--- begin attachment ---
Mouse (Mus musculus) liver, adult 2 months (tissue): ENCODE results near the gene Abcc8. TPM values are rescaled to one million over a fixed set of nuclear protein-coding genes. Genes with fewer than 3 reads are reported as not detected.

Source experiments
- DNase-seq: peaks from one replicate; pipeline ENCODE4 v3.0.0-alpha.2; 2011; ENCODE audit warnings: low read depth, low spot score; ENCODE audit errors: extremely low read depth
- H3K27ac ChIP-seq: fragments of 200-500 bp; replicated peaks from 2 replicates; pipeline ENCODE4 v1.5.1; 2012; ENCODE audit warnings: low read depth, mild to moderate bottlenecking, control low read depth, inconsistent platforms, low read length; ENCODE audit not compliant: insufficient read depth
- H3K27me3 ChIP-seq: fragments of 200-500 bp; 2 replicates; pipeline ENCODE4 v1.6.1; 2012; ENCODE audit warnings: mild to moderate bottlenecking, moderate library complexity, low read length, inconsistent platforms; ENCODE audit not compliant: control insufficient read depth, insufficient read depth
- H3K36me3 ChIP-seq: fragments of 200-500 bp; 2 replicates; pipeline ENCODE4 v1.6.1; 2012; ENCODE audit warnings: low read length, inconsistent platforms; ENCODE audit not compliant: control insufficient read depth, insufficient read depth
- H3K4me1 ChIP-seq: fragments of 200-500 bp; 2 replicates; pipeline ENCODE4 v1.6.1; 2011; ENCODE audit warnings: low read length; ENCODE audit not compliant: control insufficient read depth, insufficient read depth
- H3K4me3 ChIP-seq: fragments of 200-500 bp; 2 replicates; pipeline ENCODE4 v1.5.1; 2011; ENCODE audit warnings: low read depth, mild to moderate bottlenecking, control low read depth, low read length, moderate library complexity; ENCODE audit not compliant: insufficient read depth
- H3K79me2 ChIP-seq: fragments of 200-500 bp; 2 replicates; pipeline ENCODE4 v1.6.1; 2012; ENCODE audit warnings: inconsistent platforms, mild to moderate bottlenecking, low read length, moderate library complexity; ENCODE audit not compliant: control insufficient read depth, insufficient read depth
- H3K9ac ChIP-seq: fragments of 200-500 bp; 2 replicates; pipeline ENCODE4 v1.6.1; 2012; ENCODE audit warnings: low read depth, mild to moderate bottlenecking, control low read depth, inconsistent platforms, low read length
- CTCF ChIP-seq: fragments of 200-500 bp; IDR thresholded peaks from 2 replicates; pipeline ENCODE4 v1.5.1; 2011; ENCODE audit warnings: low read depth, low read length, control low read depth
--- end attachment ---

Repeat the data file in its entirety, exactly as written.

Mouse (Mus musculus) liver, adult 2 months (tissue): ENCODE results near the gene Abcc8. TPM values are rescaled to one million over a fixed set of nuclear protein-coding genes. Genes with fewer than 3 reads are reported as not detected.

Source experiments
- DNase-seq: peaks from one replicate; pipeline ENCODE4 v3.0.0-alpha.2; 2011; ENCODE audit warnings: low read depth, low spot score; ENCODE audit errors: extremely low read depth
- H3K27ac ChIP-seq: fragments of 200-500 bp; replicated peaks from 2 replicates; pipeline ENCODE4 v1.5.1; 2012; ENCODE audit warnings: low read depth, mild to moderate bottlenecking, control low read depth, inconsistent platforms, low read length; ENCODE audit not compliant: insufficient read depth
- H3K27me3 ChIP-seq: fragments of 200-500 bp; 2 replicates; pipeline ENCODE4 v1.6.1; 2012; ENCODE audit warnings: mild to moderate bottlenecking, moderate library complexity, low read length, inconsistent platforms; ENCODE audit not compliant: control insufficient read depth, insufficient read depth
- H3K36me3 ChIP-seq: fragments of 200-500 bp; 2 replicates; pipeline ENCODE4 v1.6.1; 2012; ENCODE audit warnings: low read length, inconsistent platforms; ENCODE audit not compliant: control insufficient read depth, insufficient read depth
- H3K4me1 ChIP-seq: fragments of 200-500 bp; 2 replicates; pipeline ENCODE4 v1.6.1; 2011; ENCODE audit warnings: low read length; ENCODE audit not compliant: control insufficient read depth, insufficient read depth
- H3K4me3 ChIP-seq: fragments of 200-500 bp; 2 replicates; pipeline ENCODE4 v1.5.1; 2011; ENCODE audit warnings: low read depth, mild to moderate bottlenecking, control low read depth, low read length, moderate library complexity; ENCODE audit not compliant: insufficient read depth
- H3K79me2 ChIP-seq: fragments of 200-500 bp; 2 replicates; pipeline ENCODE4 v1.6.1; 2012; ENCODE audit warnings: inconsistent platforms, mild to moderate bottlenecking, low read length, moderate library complexity; ENCODE audit not compliant: control insufficient read depth, insufficient read depth
- H3K9ac ChIP-seq: fragments of 200-500 bp; 2 replicates; pipeline ENCODE4 v1.6.1; 2012; ENCODE audit warnings: low read depth, mild to moderate bottlenecking, control low read depth, inconsistent platforms, low read length
- CTCF ChIP-seq: fragments of 200-500 bp; IDR thresholded peaks from 2 replicates; pipeline ENCODE4 v1.5.1; 2011; ENCODE audit warnings: low read depth, low read length, control low read depth